The attack had cost the Berkshire's 7 Officers killed and 5 wounded, with 32 ORs killed, 216 wounded and a further 143 missing in action.

In December 1915 Hunt was appointed to Command a Territorial Infantry Brigade and thus made a Temporary Brigadier-General. He went back to England in order to go up to Buckingham Palace for the investiture of his C.M.G. on 8 March 1916. His appointment as Brigadier-General was as GOC 173 Brigade, 58th
Division. The Brigade was formed in 1915 and first went to France in January 1917. Hunt was replaced as GOC on 20 April 1917 by Bernard Freyburg, fresh from winning his V.C. and later Lieutenant-General Bernard Cyril Freyberg, 1st Baron Freyberg, VC, GCMG, KCB, KBE, DSO & Three Bars.

Never far from the action, he took the demotion in the right spirit and forged ahead, assuming command of the 1st Battalion of the Royal Berkshires on 3 May 1917 ( etheses.bham.ac.uk/id/eprint/6503/1/Harvey16PhD.pdf , ‘An Army of Brigadiers’ - British Brigade Commanders at the Battle of Arras 1917 T. G. Harvey, refers. His Battalion would be heavily engaged at Cambrai from 26 November-4 December. That command would thence last for 310 straight days in the field, only being cut short by his gallant death on 23 March 1918, two days into the German Spring Offensive of 1918. Their War Diary (TNA WO95/1371 refers) gives its own abridged account:

'They had scarcely got into position when the enemy came in sight and a rearguard action commenced and we withdrew in stages via the cemetery at ETRICOURT (where Capt. P.L. MOUSELEY was wounded), LICHELLE WOOD (where the Commanding Officer Lt. Col. G.P. Hunt, CMG, DSO was killed while gallantly rallying all troops within reach).'

The actions of Hunt in the hours prior to his death are best recalled in the aforementioned recommendation, with his comrades of the view that the actions deserved the award of the Victoria Cross. A letter from the Lieutenant-Colonel who assumed command to a fellow Officer on 10 April 1918 states:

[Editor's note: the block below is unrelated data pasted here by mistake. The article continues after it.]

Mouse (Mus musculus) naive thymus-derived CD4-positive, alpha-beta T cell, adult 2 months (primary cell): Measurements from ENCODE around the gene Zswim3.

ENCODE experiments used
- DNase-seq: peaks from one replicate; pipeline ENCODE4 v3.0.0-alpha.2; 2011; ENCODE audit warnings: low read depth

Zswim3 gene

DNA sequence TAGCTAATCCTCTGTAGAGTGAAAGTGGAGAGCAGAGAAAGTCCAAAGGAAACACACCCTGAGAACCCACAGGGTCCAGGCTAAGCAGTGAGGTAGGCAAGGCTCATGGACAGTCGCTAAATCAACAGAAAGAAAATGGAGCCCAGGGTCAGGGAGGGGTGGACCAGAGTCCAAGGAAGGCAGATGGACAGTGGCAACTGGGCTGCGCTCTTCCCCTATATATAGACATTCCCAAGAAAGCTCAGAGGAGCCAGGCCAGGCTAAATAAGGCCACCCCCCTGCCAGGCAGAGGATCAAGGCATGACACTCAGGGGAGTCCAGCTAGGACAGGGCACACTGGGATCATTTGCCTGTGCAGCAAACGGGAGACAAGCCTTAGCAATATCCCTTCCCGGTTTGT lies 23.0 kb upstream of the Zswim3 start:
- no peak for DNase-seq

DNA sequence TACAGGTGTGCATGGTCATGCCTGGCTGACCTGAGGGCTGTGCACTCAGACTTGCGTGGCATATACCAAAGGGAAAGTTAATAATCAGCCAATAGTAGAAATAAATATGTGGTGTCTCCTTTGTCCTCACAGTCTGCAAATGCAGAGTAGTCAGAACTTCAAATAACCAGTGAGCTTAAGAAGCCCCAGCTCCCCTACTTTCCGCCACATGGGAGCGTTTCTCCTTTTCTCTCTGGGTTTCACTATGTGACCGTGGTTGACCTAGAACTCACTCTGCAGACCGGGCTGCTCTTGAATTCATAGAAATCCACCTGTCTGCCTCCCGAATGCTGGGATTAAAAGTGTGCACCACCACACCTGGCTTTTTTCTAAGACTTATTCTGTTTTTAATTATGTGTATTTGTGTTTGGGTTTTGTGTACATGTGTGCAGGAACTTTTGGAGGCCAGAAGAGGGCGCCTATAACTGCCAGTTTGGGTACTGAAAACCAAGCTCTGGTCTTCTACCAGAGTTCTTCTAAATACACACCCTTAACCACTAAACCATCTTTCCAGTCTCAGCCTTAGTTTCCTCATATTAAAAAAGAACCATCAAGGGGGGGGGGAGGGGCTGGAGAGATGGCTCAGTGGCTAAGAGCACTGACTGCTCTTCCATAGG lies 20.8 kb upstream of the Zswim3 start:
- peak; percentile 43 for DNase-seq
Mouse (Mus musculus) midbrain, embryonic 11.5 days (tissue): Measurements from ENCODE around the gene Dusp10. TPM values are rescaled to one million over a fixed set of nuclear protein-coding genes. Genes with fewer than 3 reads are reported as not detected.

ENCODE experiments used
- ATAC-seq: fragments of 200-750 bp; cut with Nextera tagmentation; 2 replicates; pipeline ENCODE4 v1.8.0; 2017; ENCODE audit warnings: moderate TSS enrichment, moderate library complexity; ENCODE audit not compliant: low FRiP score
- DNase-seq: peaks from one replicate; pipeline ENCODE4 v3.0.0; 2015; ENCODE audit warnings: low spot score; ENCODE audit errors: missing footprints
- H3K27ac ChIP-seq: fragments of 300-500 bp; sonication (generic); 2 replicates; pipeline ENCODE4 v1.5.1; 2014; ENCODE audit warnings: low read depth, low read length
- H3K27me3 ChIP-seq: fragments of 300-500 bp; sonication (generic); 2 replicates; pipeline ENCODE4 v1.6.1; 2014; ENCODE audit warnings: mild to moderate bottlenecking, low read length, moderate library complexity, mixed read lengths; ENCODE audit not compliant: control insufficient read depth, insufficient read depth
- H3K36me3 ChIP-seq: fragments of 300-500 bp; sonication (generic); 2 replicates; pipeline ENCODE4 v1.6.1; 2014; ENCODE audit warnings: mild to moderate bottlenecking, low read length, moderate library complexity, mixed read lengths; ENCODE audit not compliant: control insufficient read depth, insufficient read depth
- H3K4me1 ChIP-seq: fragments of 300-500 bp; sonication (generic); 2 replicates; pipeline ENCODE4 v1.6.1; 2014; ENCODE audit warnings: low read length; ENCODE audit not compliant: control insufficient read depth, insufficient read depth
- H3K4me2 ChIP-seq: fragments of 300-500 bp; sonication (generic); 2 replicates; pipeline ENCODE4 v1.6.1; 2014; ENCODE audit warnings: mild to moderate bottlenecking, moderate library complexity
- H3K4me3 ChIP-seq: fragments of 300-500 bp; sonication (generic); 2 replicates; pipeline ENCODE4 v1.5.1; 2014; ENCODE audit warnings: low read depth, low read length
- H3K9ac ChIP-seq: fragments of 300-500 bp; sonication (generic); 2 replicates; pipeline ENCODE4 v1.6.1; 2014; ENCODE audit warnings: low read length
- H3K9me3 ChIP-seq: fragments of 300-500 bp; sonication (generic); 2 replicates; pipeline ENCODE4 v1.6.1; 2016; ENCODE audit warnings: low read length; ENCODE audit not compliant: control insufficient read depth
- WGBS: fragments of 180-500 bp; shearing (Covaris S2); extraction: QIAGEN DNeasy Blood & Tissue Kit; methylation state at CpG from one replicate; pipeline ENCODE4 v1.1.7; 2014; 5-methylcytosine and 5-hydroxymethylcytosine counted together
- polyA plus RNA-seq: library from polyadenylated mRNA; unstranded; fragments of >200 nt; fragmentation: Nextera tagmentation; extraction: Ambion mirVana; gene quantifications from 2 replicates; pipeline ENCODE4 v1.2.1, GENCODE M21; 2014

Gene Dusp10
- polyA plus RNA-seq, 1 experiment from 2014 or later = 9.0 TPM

'Dear Pope, Clayton has asked me to write and let you know details of Colonel Hunt's death. I have not writted to Mrs Hunt on the subject yet personally, as I have put him in for a V.C. and I want to find out what they are going to do with the application before giving details. The fact reamins that he died a most magnificent death, I was with his Companies in the Front Line to the very last. He was shot through the head by a bullet and died instantaneously. Throughout those two very trying days, when we were constantly retiring from position to position, he was always in front organising the defence and inspiring all ranks to further efforts. He was constantly ordered to go to Battn HQ but always refused to do so. He managed to hold the Boches up for two hours in one position - entirely on his own initiative - because nearly all his Officers were gone and the Regiment was out of reach with the Brigade. I sincerely hope they will give him his V.C., I feel certain that no greater acts of heroism were ever performed than those performed by him on those two days. We all mourn his loss a a really great Commanding Officer.'

The recommendation was downgraded to a posthumous 'mention' by the Field-Marshal, with Hunt being buried in the Varennes Military Cemetery, aged 40.

Sold for a hammer price of £7,000. Totals (inc VAT on the commission for the UK only): £8,680. R168,800. Au$15,200. Can$14,530. US$11,590
Dr David Biggins
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Medals to the Berkshire Regiment 2 months 3 weeks ago #77168

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Queen’s South Africa 1899-1901, (2) Cape Colony, Orange Free State (6941 Pte R. Hawthorn. Rl: Berks: Regt.);
Territorial Efficiency Medal, GV (394 L. Cpl. R. J. Hawthorn. Bucks: Bn: Oxf: & Bucks: L.I.)

W. J. Hawthorn was awarded his Territorial Force Efficiency Medal on 1 July 1912.
Dr David Biggins